'Be careful what you wish for'. It's true. I've been living with this in my head for a week now and it's a hard lesson to learn. There I was wishing to learn how to approach engaging with people on the subject of animal welfare; how to do it effectively and eloquently; how to be a positive influence. I've spent most of my adult life using the lead by example method and while it hasn't been entirely ineffective, I always felt I should be doing more.
Let's say that leading by example is Method A, and being more outspoken and confrontational about animal suffering is Method B. A wasn't working and B was questionable according to my old way of thinking but was perhaps The Next Step, one I had to take to play my part in affecting change. Of course I was and am a complete novice at B and, like a child walking in her mother's shoes, clumsy and prone to landing on my face. See also: big gob, short fuse.
So I wrote this post. Then the next day, after a good night's sleep, I wrote this one and that should really have been where I left it for now. Except I'd wished for some learning and it was about to land on my head from a great height.
A conversation of sorts started on the first post and it pushed all my buttons. Instead of saying,'Please refer to my follow-up post' I reacted in the worst way I could have done. Damage was done. Here and privately. Hurt was inflicted. It was horrible. I was horrible. There was a thread of well-intentioned honesty through my reaction but it became twisted in my own frustration at not being as eloquent as I wished. I am ashamed.
My heart ached (aches) as if it would break and there was my lesson: Method B is fucked up. There is a way of raising awareness and emotion that can lead to long term, personal change. Method B is not it.
Here's where I am - not just on animal welfare, on everything: I still believe that awareness needs to be raised. I still believe that the voiceless need us to speak for them. I still think we need to care and contribute.
I also believe this (still): the core of everything everywhere is energy. In a healthy state that energy flows freely, with a purpose of creation and perpetuation. All the things we believe to be positive - creativity, love, kindness, social cohesion, art, science, compassion, happiness, health etc etc - contribute to that free flow, adding momentum and power. In an unhealthy state that energy tangles and stops flowing, leading to stagnation, toxicity and all the things we call negative - war, disease, hate, ignorance, cruelty etc. It's not black and white; some things contribute to both. It's a long game.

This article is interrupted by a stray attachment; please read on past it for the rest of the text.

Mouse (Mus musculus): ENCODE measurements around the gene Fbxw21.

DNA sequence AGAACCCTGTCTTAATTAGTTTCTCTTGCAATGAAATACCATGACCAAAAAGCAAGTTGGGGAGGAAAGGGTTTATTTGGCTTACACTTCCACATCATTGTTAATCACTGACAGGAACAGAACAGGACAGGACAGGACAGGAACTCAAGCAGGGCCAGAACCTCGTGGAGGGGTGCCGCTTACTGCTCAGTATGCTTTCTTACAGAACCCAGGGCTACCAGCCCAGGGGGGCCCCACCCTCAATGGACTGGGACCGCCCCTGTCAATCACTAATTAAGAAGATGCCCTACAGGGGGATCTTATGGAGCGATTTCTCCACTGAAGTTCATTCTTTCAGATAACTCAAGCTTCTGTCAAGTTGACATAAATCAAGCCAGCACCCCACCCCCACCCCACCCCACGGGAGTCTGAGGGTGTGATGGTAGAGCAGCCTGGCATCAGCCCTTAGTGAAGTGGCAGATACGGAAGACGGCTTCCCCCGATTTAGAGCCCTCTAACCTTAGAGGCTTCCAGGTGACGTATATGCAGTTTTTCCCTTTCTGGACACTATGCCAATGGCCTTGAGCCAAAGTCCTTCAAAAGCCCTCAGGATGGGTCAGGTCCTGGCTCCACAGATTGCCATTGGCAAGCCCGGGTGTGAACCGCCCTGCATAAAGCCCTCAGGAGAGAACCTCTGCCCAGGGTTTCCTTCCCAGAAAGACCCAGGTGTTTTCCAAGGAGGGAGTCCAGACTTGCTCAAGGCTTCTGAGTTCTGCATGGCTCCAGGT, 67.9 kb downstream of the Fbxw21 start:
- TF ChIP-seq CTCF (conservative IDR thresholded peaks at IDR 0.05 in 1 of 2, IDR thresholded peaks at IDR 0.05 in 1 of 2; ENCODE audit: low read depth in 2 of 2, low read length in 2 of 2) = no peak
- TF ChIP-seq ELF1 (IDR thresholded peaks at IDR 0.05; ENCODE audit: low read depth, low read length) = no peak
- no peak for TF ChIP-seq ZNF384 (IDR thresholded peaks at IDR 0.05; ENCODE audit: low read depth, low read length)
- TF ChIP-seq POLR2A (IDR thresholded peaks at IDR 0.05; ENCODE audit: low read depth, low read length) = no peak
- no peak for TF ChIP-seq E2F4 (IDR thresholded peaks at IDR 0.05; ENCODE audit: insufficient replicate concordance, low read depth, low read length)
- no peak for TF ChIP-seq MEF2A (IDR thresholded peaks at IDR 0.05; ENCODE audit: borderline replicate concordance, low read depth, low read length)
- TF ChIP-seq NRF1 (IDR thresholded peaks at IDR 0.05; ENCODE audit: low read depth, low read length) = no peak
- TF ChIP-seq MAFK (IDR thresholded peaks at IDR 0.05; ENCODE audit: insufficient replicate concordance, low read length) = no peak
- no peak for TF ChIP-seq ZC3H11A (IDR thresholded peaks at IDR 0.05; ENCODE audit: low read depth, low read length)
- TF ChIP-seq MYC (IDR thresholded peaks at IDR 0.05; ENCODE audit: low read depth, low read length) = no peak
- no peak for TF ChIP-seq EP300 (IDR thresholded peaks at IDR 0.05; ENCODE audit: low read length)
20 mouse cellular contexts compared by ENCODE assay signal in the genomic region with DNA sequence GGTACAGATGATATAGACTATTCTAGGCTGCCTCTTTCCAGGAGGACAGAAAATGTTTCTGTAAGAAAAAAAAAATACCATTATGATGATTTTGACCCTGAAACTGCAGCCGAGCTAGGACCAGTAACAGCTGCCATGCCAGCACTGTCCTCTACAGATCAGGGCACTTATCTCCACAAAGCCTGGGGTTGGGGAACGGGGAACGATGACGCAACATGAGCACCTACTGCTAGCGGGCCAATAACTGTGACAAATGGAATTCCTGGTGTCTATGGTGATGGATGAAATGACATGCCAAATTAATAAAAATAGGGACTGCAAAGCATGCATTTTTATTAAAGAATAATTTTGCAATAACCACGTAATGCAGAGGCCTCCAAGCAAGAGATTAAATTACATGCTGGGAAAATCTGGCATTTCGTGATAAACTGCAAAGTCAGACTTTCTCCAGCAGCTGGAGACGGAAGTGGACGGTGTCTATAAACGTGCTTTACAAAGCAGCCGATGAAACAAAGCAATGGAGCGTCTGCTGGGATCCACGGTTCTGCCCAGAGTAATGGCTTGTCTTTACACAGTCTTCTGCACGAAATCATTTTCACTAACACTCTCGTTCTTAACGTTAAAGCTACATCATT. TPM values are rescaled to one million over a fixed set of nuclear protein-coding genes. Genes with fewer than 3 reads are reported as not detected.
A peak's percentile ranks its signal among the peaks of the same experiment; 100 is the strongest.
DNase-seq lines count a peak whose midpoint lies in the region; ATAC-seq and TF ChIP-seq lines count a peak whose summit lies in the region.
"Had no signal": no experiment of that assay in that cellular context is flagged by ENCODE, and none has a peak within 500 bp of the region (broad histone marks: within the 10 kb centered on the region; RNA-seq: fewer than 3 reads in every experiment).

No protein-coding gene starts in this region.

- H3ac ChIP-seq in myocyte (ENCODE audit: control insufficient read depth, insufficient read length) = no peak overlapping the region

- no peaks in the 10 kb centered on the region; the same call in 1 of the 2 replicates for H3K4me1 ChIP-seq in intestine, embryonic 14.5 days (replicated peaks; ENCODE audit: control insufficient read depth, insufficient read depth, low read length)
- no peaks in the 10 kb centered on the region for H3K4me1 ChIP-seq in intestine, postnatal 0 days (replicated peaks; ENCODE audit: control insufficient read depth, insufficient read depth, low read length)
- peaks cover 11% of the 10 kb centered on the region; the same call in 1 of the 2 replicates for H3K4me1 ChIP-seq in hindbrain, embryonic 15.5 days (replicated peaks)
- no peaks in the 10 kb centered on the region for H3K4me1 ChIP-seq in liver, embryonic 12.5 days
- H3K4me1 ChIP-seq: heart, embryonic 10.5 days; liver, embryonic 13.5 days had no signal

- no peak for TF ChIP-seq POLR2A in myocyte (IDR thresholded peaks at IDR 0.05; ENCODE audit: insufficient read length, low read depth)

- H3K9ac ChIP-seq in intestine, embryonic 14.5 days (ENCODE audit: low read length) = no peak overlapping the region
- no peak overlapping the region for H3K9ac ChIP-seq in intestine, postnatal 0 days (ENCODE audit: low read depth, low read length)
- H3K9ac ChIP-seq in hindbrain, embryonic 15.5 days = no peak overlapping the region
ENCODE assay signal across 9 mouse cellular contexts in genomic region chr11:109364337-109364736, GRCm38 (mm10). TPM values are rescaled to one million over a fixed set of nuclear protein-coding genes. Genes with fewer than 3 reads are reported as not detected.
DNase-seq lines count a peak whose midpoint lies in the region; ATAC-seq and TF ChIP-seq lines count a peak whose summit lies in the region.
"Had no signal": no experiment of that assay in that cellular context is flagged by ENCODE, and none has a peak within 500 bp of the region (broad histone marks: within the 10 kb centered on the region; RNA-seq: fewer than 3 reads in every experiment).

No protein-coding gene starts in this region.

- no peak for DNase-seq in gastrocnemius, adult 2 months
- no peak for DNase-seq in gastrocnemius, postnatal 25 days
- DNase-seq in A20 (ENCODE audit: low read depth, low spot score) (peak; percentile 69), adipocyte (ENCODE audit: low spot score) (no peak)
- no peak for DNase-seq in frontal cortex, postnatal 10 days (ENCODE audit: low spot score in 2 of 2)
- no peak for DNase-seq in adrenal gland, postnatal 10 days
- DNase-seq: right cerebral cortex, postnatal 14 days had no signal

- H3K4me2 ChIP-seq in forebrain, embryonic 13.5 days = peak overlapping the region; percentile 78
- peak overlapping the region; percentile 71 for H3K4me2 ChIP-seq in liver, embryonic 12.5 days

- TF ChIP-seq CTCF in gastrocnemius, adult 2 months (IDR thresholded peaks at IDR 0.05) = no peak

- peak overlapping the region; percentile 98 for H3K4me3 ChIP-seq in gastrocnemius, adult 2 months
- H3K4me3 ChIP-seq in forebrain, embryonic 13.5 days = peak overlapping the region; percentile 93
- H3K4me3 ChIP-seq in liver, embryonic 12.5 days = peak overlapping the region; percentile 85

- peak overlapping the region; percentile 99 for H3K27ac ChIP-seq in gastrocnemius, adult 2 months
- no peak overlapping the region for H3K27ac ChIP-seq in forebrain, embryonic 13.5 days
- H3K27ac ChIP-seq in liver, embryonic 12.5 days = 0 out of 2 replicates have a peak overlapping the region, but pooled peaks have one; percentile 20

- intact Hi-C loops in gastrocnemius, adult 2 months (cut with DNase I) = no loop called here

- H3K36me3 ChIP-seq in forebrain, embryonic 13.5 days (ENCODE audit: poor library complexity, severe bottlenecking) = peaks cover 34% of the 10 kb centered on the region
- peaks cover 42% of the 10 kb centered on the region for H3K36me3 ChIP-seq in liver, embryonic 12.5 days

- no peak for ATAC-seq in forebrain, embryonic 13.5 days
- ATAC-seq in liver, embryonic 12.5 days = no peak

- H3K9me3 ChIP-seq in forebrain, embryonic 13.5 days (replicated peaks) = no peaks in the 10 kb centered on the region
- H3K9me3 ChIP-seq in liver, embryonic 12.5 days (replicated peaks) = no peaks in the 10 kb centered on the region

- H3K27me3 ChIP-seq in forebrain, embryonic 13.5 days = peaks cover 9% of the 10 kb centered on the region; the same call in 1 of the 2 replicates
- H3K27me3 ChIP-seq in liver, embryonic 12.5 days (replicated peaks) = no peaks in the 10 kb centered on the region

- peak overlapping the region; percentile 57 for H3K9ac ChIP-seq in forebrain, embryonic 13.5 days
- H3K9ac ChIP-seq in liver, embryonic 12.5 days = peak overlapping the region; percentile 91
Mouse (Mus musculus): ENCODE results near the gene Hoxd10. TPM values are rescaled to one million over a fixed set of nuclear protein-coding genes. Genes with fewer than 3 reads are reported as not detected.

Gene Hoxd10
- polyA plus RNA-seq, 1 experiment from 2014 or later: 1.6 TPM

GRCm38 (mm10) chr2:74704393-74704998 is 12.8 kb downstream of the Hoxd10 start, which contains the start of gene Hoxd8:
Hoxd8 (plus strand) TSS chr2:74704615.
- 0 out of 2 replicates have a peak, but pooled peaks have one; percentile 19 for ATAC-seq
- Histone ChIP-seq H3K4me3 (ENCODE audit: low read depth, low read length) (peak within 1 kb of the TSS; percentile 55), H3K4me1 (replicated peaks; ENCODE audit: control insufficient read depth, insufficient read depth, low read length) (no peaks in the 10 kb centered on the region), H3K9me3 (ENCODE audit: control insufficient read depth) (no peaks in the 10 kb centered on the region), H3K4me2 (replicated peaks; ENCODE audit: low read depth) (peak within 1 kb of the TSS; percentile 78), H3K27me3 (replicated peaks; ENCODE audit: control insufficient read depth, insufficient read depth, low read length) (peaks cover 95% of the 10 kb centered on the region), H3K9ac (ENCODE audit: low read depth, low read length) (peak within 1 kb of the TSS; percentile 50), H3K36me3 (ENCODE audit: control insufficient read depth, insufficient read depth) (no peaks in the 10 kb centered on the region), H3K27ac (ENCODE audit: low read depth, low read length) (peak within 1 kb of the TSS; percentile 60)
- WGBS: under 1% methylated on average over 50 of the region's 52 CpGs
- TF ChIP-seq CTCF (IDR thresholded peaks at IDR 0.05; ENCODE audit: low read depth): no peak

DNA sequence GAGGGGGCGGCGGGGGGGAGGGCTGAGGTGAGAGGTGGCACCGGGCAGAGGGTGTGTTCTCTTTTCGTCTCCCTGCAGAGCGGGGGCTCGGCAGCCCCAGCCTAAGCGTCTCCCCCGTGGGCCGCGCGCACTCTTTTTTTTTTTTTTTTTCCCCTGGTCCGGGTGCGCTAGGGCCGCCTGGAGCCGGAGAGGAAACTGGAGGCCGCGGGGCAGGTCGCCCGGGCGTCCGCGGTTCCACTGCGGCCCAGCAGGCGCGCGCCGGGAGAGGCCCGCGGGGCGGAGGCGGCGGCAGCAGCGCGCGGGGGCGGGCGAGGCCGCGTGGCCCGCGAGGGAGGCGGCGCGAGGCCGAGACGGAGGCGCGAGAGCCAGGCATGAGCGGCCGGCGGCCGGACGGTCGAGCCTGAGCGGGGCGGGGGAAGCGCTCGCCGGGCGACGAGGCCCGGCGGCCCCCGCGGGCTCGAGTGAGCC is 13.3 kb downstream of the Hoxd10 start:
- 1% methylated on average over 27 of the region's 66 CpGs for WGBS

For some of us, the path we choose is to work on the positive; adding to that momentum; staying in the flow. For others, maybe especially ones like me with a family history of OCD, ha, the path leads us to work on undoing those tangles. Straightening the Universal cushions, if you will. A little metaphysical Feng Shui perhaps. They are equally powerful.
I believe that the highest vibrational level for us humans is Healer. We are able, with our developed spirituality and creativity, capable of walking either of those paths and healing the flow as co-creators. I also see that there are so many more methods than A and B. For now I'm looking at Method C, which involves a whole lot of A and a sprinkling of a more gentle, kinder Method B.
Drawn as I am to activism I can see that in my own life I have examples of walking the walk, not least of which is my day-job, raising funds for an organisation whose mission is to help create 'a world where all whales and dolphins are safe and free'. Even in my little role I am making a difference there. I support charities I believe in, and work that I know to be world-changing. I have brought two dogs who had lost everything into my family where they live in a big circle of mutual love, benefiting us all.
These are things I do with the emotional, physical part of being human and I am beyond grateful for the opportunity to do so. I love being a human. And now I'm going - as the seasons change - to look again to the spiritual side of the experience and try to integrate them all; mind, body and spirit.
My father and I are not close, and when I was younger I thought we had nothing in common. Now it makes me smile to think that he was and is - by qualification, profession and calling - an electrical engineer who worked at the highest levels. He spends his days imagining, creating and testing systems that ensure the free flow of energy. That seems like a good ambition to me and one I'll attempt to emulate in my own way.
I am grateful for my lessons, and my teachers, even when they arrive sooner and more abruptly than I'd imagined. Even when, I suppose, they involve loss because of my subsequent actions. I didn't sign up for the easy class.